• The sperm must undergo capacitation in the female's reproductive tract over several hours, which increases its motility and destabilizes its membrane, preparing it for the acrosome reaction, the enzymatic penetration of the egg's tough membrane, the zona pellucida, which surrounds the oocyte. (wikipedia.org)
  • Junctions
  • Desmosomes  function like rivets  fastens cells together  anchored in cytoplasm by intermediate filaments  example: attach muscle cells to each other Desmosomes Cell Junctions in Animal Cells  3. (slidegur.com)
  • The term may also refer to cells interconnected by specialized membrane with gap junctions, as seen in the heart muscle cells and certain smooth muscle cells, which are synchronized electrically in an action potential. (wikipedia.org)
  • hydrophobic
  • The phospholipids have hydrophobic alkyl chains and a hydrophilic polar group, and they are spontaneously assembled as a continuous membrane in an aqueous medium. (royalsocietypublishing.org)
  • The fluid mosaic model not only provided an accurate representation of membrane mechanics, it enhanced the study of hydrophobic forces, which would later develop into an essential descriptive limitation to describe biological macromolecules. (wikipedia.org)
  • These domains and ligands are hydrophobic and are able to travel through the membrane. (wikipedia.org)
  • attachment
  • Homophilic attachment allows selective recognition, resulting in cells of a similar type sticking together, whereas cells of a different type stay segregated. (wikipedia.org)
  • Cells can form integrin-mediated attachment sites called focal adhesions, which provide the necessary mechanical force for cells to propel themselves. (wikipedia.org)
  • regulates
  • Regulates TP53-mediated transcription and determines cell fate in the genotoxic stress response. (abcam.com)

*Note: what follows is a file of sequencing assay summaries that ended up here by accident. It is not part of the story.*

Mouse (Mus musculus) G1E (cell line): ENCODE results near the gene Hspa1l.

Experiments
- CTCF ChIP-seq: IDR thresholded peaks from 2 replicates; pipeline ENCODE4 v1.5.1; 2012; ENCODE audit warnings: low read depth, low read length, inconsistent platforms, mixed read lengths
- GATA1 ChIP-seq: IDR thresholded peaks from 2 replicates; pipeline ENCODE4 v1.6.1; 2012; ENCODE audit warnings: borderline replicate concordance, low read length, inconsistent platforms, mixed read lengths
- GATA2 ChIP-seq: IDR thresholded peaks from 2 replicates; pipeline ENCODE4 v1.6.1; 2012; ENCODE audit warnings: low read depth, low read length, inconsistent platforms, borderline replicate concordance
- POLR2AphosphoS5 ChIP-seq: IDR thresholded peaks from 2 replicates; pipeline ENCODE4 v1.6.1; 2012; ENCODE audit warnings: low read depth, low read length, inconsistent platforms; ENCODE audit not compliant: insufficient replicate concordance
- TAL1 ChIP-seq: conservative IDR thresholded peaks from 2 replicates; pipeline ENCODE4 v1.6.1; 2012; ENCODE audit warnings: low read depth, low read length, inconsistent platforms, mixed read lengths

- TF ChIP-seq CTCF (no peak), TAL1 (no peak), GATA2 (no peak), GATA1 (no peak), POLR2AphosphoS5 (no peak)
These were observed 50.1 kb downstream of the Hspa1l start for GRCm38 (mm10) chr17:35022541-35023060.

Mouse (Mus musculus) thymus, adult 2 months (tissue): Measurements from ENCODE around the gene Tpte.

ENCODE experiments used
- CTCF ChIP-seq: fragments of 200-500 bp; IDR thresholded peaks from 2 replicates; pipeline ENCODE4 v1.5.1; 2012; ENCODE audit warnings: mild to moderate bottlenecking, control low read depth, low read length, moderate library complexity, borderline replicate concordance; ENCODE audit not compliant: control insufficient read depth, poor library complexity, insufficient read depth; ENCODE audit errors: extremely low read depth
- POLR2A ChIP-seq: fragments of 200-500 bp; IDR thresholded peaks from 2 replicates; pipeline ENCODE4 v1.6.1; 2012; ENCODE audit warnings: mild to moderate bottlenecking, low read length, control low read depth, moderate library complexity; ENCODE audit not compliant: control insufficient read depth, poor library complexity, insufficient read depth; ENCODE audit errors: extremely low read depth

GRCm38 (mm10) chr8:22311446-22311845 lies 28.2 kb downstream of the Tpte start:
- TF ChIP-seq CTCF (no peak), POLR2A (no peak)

• The noncanonical Wnt/calcium pathway regulates calcium inside the cell. (wikipedia.org)
  • structure
  • It is a round organelle surrounded by a membrane, with no clear internal structure. (getrevising.co.uk)
  • It is a small, flattened structure found in plant cells. (getrevising.co.uk)
  • Biocompatible and non-biofouling surfaces are designed largely based on cell membrane structure, and the preparation and functioning of the bioinspired interface are evaluated and compared between living and artificial systems. (royalsocietypublishing.org)
  • The cell membrane structure is the most attractive candidate for the fabrication of nanostructured biomaterials, which involves bio-, nano- and information technologies. (royalsocietypublishing.org)
  • Schematic of a bioinspired interface based on the cell membrane structure. (royalsocietypublishing.org)
  • The lipid bilayer hypothesis, proposed in 1925 by Gorter and Grendel, created speculation to the description of the cell membrane bilayer structure based on crystallographic studies and soap bubble observations. (wikipedia.org)
  • Later in the 1930s, the membrane structure model developed in general agreement to be the paucimolecular model of Davson and Danielli (1935). (wikipedia.org)
  • It is generally used as a jelly like structure instead of cytoplasm in connective tissue. (wikipedia.org)
  • Some examples of plant syncytia, which result during plant development, include: Developing endosperm The non-articulated laticifers The plasmodial tapetum, and The "nucellar plasmodium" of the family Podostemaceae A syncytium is the normal cell structure for many fungi. (wikipedia.org)
  • The extensions of plasma membrane from thymic nurse cells form a cage-like structure, which trap (Hendrix et. (wikipedia.org)